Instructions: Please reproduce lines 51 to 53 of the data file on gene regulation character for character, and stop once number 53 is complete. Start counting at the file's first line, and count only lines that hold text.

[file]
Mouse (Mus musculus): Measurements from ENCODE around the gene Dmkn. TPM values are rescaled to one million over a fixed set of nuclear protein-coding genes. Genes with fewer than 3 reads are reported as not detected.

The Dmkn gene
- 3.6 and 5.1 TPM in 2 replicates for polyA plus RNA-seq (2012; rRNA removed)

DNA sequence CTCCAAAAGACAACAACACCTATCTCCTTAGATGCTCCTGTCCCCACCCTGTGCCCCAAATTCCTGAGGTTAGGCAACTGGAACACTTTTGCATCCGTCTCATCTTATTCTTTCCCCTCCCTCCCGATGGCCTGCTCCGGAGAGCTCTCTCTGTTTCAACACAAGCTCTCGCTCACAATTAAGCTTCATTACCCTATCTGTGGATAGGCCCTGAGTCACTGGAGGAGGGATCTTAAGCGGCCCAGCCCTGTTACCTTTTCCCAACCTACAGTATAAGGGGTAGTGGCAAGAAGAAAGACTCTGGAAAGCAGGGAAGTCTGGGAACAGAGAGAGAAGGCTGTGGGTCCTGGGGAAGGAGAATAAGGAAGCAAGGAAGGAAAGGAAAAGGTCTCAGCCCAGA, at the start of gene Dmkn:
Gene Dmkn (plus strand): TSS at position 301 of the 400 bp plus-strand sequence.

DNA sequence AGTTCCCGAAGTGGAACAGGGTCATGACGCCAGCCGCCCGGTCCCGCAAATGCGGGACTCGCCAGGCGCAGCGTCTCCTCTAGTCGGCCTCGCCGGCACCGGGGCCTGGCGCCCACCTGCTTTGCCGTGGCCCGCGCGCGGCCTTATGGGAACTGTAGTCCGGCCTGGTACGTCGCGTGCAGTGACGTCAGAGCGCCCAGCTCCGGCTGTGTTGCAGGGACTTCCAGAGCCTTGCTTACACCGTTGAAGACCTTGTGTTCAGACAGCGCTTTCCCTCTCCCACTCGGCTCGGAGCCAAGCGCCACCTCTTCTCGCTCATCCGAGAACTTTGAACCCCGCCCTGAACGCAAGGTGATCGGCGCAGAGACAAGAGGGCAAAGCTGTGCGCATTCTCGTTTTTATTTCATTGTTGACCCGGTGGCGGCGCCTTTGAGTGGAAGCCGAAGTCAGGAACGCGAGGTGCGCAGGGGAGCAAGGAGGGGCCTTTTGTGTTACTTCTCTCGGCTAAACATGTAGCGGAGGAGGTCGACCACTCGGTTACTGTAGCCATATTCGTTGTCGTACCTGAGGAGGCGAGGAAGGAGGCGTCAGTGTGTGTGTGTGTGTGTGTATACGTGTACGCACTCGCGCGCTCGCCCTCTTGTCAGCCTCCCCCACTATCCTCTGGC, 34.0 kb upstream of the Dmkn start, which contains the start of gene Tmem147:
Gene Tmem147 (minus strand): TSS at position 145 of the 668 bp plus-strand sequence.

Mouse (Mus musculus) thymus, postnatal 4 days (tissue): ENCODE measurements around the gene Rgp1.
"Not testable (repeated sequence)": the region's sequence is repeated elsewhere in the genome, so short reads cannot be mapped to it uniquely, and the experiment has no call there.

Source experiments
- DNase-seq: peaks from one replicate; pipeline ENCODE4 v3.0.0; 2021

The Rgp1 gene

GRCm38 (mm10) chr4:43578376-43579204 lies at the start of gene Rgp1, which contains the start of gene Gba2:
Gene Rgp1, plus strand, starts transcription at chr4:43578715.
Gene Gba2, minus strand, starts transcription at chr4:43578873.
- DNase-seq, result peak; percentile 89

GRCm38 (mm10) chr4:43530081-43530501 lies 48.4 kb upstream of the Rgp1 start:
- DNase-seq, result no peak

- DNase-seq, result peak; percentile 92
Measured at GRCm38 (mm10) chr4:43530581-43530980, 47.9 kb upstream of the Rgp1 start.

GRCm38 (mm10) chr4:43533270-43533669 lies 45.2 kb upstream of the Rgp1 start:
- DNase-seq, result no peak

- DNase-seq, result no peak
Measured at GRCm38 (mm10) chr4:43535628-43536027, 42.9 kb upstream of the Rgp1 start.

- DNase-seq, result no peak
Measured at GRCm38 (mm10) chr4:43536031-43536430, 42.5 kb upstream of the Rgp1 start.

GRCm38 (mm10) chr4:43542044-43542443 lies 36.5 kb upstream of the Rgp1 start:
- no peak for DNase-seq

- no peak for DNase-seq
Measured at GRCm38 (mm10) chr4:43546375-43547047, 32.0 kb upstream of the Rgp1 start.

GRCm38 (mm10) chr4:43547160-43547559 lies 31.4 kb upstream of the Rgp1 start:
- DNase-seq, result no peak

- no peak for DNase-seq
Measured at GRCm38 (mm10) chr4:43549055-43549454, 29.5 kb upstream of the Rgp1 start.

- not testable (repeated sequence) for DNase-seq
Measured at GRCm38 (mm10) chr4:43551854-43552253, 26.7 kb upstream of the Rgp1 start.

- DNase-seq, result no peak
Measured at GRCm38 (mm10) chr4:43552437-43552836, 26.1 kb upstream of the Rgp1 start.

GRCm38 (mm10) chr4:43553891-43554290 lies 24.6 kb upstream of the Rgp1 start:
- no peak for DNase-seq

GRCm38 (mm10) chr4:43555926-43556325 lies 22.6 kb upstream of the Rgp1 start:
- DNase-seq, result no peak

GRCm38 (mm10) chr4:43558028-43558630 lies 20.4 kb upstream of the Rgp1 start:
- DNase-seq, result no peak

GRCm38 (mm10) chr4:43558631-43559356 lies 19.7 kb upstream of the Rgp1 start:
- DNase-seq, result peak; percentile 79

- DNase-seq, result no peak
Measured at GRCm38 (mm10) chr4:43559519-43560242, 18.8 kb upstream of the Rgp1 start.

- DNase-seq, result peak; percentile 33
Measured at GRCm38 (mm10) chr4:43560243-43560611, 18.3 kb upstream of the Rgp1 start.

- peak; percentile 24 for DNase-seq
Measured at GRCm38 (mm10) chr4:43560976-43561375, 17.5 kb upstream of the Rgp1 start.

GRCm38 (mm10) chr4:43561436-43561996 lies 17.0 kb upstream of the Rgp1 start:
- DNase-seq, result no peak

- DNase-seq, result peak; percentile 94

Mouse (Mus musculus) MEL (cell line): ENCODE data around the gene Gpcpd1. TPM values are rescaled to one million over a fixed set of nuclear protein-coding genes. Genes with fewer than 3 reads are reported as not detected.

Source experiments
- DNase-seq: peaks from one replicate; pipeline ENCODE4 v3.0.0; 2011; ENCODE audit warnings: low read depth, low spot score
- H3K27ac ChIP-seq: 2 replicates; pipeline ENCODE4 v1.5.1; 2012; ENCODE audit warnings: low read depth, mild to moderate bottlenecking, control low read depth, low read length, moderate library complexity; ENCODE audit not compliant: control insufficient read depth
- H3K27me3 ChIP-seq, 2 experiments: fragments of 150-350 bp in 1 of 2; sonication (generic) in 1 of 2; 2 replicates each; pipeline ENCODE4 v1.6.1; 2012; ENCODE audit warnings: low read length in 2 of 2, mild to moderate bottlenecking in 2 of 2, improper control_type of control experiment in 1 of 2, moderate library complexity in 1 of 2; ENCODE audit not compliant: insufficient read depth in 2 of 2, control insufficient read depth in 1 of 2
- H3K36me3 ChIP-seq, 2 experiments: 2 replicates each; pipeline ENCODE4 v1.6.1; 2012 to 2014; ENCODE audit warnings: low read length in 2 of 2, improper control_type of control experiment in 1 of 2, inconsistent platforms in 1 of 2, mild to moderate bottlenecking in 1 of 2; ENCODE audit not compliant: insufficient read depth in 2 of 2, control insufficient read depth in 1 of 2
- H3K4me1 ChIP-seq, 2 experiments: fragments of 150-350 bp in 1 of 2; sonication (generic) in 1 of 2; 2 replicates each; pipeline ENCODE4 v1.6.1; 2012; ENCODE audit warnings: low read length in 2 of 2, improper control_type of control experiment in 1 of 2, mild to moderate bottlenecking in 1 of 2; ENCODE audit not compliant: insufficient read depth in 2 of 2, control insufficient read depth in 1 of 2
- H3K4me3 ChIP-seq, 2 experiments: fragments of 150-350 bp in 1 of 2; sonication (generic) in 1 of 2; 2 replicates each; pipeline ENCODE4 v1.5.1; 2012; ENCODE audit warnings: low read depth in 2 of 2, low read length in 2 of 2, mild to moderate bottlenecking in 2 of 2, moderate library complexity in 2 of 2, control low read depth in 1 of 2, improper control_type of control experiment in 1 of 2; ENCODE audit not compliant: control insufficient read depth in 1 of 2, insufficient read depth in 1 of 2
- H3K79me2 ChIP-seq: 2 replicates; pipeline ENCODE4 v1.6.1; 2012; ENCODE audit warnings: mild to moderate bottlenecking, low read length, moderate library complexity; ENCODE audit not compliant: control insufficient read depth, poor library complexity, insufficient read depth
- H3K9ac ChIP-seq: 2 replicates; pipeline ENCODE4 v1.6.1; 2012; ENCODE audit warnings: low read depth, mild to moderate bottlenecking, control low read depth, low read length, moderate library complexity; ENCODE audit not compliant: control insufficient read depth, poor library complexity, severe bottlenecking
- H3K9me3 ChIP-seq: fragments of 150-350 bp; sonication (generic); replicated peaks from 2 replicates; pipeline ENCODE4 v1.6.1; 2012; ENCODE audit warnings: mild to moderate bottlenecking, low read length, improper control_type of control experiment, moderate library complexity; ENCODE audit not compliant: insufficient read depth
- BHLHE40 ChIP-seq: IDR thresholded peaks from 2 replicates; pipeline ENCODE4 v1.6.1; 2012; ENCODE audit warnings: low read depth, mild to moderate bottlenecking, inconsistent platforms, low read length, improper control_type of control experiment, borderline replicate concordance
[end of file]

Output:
- peak; percentile 24 for DNase-seq
Measured at GRCm38 (mm10) chr4:43560976-43561375, 17.5 kb upstream of the Rgp1 start.

GRCm38 (mm10) chr4:43561436-43561996 lies 17.0 kb upstream of the Rgp1 start: